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Line-item vetoes often end up in court

SANTA FE – When it comes to line-item vetoes, New Mexico has a long history of turning to the courts to resolve disputes between governors and the Legislature.

New Mexico Gov. Susana Martinez

GOV. MARTINEZ

The latest dust-up is expected to play out in the coming weeks, with lawmakers poised to ask the state Supreme Court to invalidate Gov. Susana Martinez’s line-item vetoes of $779 million in funding – earmarked for legislative branch agencies and higher education – from a budget bill approved during the 60-day session that ended last month.

Senate Majority Leader Peter Wirth, D-Santa Fe, suggested the Legislature’s main legal argument will be that Martinez overstepped her authority by axing all funding for legislative agencies, colleges and universities.

“The line-item veto gives the governor a legislative tool, but she can’t use it in a way that takes away a separate, constitutionally created branch of government,” Wirth said in a recent interview.

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Martinez has insisted her vetoes were on solid legal footing as the state Constitution gives governors the authority to use line-item vetoes – or strike down some parts of appropriations bills.

“The governor absolutely has the authority,” Martinez spokesman Michael Lonergan said Thursday. “Lawmakers need to remember that we have more than one branch of government – it’s not just the Legislature that calls the shots.”

Previous court challenges between the Legislature and governors have provided some guidelines on the extent of line-item veto authority.

In 1974, some of then-Gov. Bruce King’s vetoes were the subject of a largely successful court challenge by a Republican state senator, Bill Sego of Albuquerque, who argued vetoes could not change the intent of legislation.

But the Supreme Court upheld a number of line-item vetoes by Republican Gov. Garrey Carruthers in 1988 after Democratic lawmakers Max Coll of Santa Fe and Ben Altamirano of Silver City filed a challenge.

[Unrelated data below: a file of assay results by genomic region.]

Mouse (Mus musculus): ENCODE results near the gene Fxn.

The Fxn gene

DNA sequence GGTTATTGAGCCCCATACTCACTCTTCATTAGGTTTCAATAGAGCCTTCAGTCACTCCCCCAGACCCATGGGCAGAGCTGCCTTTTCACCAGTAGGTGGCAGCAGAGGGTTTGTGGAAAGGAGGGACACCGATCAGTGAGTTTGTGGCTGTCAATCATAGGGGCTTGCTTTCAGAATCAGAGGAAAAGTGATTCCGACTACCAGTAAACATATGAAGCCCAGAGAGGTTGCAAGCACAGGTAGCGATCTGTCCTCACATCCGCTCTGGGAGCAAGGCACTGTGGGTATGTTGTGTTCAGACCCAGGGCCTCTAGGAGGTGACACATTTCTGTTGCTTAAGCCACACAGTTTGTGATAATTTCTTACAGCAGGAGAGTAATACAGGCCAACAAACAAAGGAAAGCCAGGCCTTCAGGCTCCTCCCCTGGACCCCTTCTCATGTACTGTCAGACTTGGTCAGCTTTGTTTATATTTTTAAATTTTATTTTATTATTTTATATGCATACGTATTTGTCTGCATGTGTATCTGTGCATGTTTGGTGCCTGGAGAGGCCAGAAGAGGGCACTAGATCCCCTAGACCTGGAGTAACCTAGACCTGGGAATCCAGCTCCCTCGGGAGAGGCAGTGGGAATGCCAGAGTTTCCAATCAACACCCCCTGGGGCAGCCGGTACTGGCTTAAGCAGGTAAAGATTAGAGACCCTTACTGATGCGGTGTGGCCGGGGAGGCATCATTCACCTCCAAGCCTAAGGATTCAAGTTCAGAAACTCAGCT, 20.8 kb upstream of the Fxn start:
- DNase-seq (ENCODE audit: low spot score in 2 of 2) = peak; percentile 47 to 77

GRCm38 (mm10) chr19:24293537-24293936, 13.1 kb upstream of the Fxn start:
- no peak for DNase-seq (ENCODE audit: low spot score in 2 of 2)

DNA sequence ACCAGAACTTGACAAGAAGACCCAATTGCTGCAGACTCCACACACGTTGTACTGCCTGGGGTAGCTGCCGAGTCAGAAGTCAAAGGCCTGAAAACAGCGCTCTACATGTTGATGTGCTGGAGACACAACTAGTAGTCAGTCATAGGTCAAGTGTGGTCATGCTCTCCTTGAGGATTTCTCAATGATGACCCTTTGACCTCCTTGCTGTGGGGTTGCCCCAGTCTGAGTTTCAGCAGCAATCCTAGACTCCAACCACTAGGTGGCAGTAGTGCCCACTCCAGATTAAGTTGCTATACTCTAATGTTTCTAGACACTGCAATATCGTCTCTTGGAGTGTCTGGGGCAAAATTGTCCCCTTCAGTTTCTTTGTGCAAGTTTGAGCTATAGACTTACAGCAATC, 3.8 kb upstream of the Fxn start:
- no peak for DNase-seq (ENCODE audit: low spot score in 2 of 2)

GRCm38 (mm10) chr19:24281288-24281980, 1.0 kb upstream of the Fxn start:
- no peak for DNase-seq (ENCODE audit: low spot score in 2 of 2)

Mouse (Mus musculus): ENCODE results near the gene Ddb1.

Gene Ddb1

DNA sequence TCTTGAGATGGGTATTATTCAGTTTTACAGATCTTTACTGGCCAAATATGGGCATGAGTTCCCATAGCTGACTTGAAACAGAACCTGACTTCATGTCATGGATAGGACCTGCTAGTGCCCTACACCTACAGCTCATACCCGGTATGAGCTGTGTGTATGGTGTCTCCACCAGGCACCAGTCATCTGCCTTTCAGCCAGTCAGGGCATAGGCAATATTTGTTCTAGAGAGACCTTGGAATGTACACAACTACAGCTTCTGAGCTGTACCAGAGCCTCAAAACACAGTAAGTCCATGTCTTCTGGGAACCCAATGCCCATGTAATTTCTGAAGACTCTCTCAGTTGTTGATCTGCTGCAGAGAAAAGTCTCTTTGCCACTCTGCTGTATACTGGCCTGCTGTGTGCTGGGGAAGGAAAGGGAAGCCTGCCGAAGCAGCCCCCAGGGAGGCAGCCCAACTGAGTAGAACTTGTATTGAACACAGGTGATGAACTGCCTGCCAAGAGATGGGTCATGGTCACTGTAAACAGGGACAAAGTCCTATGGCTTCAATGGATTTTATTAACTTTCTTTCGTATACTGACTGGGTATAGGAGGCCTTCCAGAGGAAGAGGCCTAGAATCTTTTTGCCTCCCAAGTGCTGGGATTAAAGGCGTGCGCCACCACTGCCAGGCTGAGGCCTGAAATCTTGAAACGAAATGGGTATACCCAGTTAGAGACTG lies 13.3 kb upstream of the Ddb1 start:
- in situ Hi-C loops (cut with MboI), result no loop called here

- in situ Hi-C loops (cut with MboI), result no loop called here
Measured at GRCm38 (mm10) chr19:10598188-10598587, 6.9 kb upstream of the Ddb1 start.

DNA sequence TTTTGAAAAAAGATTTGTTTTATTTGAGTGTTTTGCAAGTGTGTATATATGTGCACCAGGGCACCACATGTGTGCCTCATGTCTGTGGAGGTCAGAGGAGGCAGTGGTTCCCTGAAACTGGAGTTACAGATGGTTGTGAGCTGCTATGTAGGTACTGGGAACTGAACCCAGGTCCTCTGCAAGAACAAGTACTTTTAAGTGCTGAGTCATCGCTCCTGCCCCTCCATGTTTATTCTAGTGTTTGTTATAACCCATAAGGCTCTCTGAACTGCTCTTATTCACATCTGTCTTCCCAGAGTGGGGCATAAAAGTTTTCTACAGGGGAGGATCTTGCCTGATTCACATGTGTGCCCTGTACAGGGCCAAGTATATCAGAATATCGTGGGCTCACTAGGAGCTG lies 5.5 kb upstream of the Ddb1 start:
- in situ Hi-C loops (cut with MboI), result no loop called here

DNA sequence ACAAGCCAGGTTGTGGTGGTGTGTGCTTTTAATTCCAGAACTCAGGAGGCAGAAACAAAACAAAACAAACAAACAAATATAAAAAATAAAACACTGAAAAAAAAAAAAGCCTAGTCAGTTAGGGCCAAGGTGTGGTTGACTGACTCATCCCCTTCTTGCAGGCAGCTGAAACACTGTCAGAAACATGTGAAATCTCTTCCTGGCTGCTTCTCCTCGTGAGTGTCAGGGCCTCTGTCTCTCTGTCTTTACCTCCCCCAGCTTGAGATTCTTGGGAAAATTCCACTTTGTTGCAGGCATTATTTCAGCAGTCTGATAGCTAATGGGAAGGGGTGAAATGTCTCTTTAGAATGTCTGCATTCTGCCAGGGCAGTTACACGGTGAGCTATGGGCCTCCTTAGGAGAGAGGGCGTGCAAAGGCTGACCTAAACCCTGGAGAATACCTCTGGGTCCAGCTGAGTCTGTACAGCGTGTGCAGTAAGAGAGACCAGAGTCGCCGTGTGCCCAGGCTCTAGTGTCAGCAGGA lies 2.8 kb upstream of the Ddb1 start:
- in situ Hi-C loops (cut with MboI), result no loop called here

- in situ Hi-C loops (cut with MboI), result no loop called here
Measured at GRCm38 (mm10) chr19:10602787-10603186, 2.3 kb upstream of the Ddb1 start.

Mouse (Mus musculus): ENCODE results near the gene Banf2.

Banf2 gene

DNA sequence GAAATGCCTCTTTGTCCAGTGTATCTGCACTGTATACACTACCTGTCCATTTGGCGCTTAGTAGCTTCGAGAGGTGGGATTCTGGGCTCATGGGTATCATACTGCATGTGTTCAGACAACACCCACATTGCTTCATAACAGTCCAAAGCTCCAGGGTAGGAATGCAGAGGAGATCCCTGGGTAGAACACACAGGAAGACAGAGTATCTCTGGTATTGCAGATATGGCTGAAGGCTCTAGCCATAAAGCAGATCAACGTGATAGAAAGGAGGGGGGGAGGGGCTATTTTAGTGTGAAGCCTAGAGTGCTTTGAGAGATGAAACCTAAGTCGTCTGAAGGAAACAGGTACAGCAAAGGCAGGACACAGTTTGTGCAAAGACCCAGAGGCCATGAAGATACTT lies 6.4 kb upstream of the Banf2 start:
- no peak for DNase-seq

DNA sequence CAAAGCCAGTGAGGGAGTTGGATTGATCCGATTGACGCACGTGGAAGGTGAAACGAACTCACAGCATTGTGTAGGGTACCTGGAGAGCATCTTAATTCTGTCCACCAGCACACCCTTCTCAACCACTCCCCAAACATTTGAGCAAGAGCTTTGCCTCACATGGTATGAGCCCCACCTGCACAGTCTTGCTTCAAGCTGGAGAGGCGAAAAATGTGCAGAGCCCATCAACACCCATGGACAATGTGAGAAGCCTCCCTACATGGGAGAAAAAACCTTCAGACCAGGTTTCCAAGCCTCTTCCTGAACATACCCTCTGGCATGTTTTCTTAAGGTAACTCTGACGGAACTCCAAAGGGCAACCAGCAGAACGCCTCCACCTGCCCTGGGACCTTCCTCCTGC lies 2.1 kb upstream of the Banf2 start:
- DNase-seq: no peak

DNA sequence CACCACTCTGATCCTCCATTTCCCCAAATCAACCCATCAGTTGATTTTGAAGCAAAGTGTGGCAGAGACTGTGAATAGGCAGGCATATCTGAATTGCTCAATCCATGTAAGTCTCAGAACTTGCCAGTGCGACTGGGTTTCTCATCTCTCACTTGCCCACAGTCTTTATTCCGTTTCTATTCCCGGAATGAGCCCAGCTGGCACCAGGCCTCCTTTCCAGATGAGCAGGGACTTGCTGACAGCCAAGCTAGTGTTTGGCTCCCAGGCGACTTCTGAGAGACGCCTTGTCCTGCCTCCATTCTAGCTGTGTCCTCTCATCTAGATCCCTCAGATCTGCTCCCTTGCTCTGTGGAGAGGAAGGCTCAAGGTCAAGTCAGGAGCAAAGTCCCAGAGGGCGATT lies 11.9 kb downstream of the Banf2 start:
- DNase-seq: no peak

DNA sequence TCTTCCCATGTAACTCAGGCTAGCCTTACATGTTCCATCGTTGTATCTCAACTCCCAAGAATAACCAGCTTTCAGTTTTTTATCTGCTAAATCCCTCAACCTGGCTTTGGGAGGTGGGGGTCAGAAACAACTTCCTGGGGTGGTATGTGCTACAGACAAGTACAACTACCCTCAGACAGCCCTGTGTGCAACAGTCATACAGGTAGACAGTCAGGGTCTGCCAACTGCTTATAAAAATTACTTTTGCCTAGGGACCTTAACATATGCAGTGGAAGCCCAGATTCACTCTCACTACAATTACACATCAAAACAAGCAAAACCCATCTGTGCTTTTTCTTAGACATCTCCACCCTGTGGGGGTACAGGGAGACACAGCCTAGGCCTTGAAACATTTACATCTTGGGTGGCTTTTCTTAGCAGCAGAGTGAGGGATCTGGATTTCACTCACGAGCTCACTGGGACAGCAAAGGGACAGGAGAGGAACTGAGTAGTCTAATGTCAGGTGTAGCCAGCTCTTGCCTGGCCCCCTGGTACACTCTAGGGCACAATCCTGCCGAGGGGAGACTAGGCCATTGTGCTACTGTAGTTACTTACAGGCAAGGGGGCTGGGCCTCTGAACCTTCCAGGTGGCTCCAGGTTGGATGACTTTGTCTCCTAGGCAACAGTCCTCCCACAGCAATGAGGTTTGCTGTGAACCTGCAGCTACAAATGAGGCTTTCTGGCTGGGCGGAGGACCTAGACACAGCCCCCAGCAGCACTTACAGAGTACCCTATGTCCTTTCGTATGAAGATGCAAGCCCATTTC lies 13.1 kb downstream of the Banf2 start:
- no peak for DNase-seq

Both of those cases could be pivotal in determining the outcome of this year’s looming court challenge, if the Supreme Court decides to take up the matter.

The Legislature has also previously challenged Martinez over line-item vetoes, as the Supreme Court struck down a 2011 attempt by the governor to change a dollar amount in the state’s budget bill.

However, this year’s case could test new waters, as several Capitol insiders say they don’t recall a governor ever signing a budget bill while axing all funding for a branch of government.

The Governor’s Office has insisted Martinez’s vetoes were aimed at bringing legislators back to the negotiating table, and that higher education and legislative funding will be part of a stand-alone appropriations bill passed before July.

However, that hasn’t stopped the Democratic-controlled Legislature from forging ahead with a court challenge. A petition is expected to be filed with the Supreme Court by legislative contract attorneys by as early as today, after top-ranking lawmakers authorized the lawsuit during a recent closed-door meeting.

“We feel pretty confident,” said House Speaker Brian Egolf, D-Santa Fe. “The true scope of the vetoes is becoming clear.”

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